Auto Service World
Feature   October 1, 2000   by Jim Anderton

A crazy business

I had heard the story before, many times. "The guy down the street is selling brakes at $39.00 an axle. It's crazy!" The comment, from the owner of a reputable service centre, was one of many, and is ...


I had heard the story before, many times. “The guy down the street is selling brakes at $39.00 an axle. It’s crazy!” The comment, from the owner of a reputable service centre, was one of many, and is the most common issue that we at SSGM hear from the trenches: pricing in the business has gone from bad to worse. Granted, this is a competitive retail segment in a competitive economy, but the cycle of insane loss-leaders coupled with the scramble to make up lost ground through the chassis or powertrain business is a prescription for disaster. I wish I could blame the “curbsiders”, and although back-alley shops are a problem, this issue is clearly derived from licensed shops, often mass-merchandisers with banners we all know. Pricing is a sensitive issue, but as the industry evolves, independents feel that they are losing their ability to set fair prices for quality work in this age of Wal-Mart and Home Depot.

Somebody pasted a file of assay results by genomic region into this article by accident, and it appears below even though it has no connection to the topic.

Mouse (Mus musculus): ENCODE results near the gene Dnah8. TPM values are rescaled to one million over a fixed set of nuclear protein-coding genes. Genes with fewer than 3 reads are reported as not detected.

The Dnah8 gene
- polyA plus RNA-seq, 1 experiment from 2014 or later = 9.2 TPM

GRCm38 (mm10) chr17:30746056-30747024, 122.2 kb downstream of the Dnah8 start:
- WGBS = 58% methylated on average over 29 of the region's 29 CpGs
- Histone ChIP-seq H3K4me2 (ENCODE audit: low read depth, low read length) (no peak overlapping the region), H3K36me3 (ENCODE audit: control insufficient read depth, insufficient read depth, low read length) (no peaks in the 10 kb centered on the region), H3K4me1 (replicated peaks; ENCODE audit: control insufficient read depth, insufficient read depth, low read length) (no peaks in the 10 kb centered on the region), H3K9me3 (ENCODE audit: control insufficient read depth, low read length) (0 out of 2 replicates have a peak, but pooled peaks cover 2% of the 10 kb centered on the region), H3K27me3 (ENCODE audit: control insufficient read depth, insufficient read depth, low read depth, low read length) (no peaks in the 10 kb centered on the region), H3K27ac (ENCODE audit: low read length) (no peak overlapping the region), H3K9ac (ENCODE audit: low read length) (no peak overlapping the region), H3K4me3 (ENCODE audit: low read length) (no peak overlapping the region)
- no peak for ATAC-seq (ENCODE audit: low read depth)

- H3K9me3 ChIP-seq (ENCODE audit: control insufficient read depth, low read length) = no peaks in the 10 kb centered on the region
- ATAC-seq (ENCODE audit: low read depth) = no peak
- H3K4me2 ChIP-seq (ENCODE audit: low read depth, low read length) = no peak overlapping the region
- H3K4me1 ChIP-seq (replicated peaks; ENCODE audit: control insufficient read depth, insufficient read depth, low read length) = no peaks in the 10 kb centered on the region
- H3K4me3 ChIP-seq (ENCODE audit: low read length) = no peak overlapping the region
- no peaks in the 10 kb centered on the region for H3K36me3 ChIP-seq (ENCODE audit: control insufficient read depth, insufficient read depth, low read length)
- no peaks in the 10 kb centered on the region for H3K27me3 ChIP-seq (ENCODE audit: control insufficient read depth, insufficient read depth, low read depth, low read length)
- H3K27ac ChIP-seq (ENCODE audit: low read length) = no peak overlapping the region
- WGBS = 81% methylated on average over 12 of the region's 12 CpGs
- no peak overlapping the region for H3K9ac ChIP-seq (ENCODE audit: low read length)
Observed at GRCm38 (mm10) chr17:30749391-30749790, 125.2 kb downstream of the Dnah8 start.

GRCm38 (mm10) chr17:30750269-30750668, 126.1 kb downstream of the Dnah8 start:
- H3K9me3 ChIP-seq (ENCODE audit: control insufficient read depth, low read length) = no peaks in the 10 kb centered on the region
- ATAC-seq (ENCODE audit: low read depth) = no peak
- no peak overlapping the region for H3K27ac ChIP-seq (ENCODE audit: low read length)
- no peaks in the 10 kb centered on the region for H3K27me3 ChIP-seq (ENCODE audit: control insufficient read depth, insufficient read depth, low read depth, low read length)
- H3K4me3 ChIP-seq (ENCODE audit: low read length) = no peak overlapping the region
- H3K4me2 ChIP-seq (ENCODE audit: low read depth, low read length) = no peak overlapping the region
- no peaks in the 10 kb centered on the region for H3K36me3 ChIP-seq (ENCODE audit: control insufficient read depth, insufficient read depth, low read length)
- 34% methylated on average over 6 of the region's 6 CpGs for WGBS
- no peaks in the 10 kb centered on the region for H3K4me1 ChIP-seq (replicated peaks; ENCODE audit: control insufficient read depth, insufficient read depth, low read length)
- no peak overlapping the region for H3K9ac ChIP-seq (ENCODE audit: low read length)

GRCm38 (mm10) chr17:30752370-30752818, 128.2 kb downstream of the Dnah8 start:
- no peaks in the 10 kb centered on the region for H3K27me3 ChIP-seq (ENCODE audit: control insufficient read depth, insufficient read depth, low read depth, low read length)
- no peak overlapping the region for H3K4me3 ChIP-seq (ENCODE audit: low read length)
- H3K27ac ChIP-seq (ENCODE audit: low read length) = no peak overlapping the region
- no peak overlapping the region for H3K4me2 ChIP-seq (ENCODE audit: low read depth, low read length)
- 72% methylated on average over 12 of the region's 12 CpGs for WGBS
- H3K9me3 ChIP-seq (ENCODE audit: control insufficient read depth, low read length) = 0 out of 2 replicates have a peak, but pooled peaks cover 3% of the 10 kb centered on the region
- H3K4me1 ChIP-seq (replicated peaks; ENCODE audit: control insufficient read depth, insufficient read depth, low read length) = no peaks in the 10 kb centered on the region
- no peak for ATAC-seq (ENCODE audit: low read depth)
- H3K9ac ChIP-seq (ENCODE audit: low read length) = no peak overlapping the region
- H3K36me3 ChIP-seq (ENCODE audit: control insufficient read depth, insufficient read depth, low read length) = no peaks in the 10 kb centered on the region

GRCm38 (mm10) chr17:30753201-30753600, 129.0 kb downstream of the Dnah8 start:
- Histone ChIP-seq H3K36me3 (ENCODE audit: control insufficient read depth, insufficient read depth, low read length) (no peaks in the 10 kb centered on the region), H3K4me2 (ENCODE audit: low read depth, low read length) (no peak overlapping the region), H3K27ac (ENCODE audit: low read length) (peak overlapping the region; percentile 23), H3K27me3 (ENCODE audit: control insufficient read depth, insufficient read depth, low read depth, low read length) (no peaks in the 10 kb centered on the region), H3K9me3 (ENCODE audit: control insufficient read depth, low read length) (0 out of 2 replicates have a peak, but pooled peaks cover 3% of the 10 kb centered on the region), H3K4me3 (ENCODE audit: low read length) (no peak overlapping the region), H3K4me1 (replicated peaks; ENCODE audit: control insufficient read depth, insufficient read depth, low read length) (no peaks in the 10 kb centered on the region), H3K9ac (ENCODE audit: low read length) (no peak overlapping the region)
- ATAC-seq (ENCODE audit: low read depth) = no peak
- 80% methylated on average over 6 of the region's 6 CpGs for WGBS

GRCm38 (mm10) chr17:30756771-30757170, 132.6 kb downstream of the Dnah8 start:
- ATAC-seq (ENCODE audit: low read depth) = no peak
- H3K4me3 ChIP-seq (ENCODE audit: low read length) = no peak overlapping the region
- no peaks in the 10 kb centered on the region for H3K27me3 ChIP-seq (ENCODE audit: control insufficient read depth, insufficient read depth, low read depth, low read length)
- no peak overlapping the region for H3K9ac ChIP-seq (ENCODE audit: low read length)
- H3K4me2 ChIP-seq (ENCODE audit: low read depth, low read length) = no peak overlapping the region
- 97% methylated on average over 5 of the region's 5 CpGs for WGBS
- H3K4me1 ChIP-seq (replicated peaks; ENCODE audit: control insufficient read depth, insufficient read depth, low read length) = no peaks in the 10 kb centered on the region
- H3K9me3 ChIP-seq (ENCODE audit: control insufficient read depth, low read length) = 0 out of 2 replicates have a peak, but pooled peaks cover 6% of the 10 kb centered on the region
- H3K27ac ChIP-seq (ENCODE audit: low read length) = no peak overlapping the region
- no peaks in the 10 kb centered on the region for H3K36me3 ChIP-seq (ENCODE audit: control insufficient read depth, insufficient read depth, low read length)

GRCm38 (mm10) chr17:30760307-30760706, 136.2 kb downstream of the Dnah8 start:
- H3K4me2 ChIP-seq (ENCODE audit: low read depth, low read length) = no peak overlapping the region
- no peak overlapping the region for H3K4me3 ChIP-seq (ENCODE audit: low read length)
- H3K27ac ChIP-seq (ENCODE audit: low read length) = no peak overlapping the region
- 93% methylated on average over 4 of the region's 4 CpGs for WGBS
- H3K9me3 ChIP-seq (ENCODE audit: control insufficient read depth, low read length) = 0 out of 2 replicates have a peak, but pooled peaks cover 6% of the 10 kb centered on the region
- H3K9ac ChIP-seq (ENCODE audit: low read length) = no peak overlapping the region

If you’re an independent, the game can’t be about fighting over jobs whose real margins disappeared years ago, but to embrace the services that the big guys can’t, won’t and likely never will offer. If they’re tied to specific national brands, offer a range of parts. Not just good, better, best, but by specific brand name. Roll unusual combinations of service together. On the hoist for drums and shoes? Why not replace that electric lock solenoid while you’re there? The brake and exhaust shop likely can’t and won’t tie up a high-volume bay to chase the little things, and that means two or three-stop shopping for the consumer. For today’s time-strapped consumer, one-stop broad range repairs are worth a small price premium on brake or suspension work, especially where the job is differentiated from the specialty shop’s work. Of course, that requires TELLING the customer about you’re A-level service, both on paper, and in person. Does every work order fully describe every service in plain English? Write out descriptions in full, and separate each step. ‘Charging system diagnosis” and “Replace Alternator” are not the same service. ‘Lubricate locks and hinges” is a common courtesy service, and if you’re giving it away, spell it out: “Lubricate all locks and hinges… No Charge”. Emphasize the “No Charge”. If you discount, make sure the original price appears on the work order. If it doesn’t, you’ve just established, in the customers mind, a new “regular price”. Bring the technician into the process, by letting the service advisor introduce the tech to the customer. Is there a phone on the shop floor? One phone call each morning by technician to a customer, say two weeks after a job, can work wonders. “How is the car now? Everything OK?” Five minutes that buys customer loyalty. None of this is new, but it’s amazing how often I see shops dropping the ball on customer service basics. Done properly, it can result in local markets with profitability for big and small players alike.


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